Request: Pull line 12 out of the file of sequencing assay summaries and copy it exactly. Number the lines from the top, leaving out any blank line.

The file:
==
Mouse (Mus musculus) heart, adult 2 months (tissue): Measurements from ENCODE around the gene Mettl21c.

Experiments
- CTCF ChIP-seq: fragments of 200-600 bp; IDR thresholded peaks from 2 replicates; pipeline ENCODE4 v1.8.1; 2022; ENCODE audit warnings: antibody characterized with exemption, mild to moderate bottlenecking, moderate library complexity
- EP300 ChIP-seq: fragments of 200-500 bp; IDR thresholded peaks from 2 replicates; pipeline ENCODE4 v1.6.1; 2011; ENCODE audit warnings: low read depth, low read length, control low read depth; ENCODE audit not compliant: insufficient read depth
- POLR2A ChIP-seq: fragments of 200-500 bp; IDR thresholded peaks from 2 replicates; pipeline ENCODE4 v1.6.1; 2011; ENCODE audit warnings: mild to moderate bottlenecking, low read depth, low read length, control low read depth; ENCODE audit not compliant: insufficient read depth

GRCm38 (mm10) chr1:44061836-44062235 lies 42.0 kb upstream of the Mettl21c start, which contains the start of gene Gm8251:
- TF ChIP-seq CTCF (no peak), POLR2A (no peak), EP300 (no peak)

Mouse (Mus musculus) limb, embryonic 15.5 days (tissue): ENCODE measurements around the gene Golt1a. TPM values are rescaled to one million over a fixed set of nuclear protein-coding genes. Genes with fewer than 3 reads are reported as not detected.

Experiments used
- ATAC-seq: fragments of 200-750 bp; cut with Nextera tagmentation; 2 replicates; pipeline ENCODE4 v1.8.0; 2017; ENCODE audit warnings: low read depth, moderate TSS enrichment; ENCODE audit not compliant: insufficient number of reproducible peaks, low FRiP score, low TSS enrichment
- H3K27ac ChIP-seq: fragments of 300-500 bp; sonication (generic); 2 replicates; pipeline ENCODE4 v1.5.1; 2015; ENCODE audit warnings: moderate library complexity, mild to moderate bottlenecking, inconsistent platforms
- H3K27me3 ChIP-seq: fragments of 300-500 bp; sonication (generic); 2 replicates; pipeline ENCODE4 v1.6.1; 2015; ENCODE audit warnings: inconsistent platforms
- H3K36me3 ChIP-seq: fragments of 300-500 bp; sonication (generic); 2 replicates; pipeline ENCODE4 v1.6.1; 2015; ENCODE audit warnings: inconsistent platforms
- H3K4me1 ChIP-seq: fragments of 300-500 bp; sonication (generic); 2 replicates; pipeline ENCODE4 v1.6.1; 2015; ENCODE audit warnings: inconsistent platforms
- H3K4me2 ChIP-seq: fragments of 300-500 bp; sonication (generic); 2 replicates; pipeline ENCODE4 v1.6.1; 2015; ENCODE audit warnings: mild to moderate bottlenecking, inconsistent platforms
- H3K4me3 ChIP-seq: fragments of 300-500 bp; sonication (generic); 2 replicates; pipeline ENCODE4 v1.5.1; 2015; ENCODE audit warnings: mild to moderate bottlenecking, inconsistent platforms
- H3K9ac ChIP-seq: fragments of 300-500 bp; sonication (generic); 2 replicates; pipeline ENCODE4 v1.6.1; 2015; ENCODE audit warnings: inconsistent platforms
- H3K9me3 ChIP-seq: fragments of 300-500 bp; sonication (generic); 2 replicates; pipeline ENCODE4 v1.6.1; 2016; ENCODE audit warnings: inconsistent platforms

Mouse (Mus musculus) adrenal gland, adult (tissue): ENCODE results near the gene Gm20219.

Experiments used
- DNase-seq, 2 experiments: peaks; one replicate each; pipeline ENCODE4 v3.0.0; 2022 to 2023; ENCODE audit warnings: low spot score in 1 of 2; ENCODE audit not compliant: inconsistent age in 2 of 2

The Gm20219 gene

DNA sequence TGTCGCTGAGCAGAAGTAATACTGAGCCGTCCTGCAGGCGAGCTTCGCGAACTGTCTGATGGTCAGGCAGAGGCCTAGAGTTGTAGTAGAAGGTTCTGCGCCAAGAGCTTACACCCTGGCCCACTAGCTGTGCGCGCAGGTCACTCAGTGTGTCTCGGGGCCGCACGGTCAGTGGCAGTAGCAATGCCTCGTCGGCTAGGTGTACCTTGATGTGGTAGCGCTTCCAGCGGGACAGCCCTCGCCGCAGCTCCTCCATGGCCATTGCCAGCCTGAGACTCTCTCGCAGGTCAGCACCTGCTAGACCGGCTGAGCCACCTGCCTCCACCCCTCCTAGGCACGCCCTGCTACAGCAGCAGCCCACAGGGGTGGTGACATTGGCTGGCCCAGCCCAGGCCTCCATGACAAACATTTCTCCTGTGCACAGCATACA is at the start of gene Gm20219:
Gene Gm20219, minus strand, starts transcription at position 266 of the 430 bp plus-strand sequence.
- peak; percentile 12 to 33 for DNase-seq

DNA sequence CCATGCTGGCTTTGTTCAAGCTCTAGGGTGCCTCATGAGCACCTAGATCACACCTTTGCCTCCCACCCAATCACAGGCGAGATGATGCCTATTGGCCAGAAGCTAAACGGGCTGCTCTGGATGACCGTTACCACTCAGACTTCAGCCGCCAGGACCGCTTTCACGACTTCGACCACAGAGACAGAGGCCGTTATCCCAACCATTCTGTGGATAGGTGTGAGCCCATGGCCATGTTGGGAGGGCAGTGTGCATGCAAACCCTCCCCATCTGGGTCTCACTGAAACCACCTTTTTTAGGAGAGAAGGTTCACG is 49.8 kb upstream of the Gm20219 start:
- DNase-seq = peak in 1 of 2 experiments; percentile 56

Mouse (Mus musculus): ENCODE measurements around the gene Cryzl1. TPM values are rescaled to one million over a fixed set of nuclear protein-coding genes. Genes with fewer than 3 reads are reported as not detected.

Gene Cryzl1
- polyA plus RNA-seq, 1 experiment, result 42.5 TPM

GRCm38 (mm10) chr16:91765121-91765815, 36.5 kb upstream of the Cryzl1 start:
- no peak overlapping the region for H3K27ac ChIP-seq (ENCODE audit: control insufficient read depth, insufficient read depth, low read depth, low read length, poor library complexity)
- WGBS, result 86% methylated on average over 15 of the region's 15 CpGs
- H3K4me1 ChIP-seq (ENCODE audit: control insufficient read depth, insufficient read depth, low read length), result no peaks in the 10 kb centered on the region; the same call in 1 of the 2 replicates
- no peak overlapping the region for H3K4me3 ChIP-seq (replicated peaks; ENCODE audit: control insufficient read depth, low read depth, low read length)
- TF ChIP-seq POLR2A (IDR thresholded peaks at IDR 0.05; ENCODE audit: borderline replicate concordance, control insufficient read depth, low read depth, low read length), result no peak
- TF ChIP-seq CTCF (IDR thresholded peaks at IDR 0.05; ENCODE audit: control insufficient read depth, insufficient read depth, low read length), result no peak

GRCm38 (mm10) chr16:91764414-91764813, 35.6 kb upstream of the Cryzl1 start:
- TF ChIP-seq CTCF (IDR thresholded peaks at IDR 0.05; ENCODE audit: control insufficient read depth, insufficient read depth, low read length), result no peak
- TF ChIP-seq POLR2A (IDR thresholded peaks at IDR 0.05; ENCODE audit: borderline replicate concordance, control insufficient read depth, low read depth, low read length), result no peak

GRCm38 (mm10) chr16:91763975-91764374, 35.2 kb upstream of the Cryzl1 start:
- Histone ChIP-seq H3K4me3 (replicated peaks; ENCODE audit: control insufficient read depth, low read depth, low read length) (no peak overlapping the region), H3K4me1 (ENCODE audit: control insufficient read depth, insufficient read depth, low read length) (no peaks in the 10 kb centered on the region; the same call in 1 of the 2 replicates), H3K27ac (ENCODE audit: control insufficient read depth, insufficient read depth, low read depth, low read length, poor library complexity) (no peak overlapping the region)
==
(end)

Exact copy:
- H3K27me3 ChIP-seq: fragments of 300-500 bp; sonication (generic); 2 replicates; pipeline ENCODE4 v1.6.1; 2015; ENCODE audit warnings: inconsistent platforms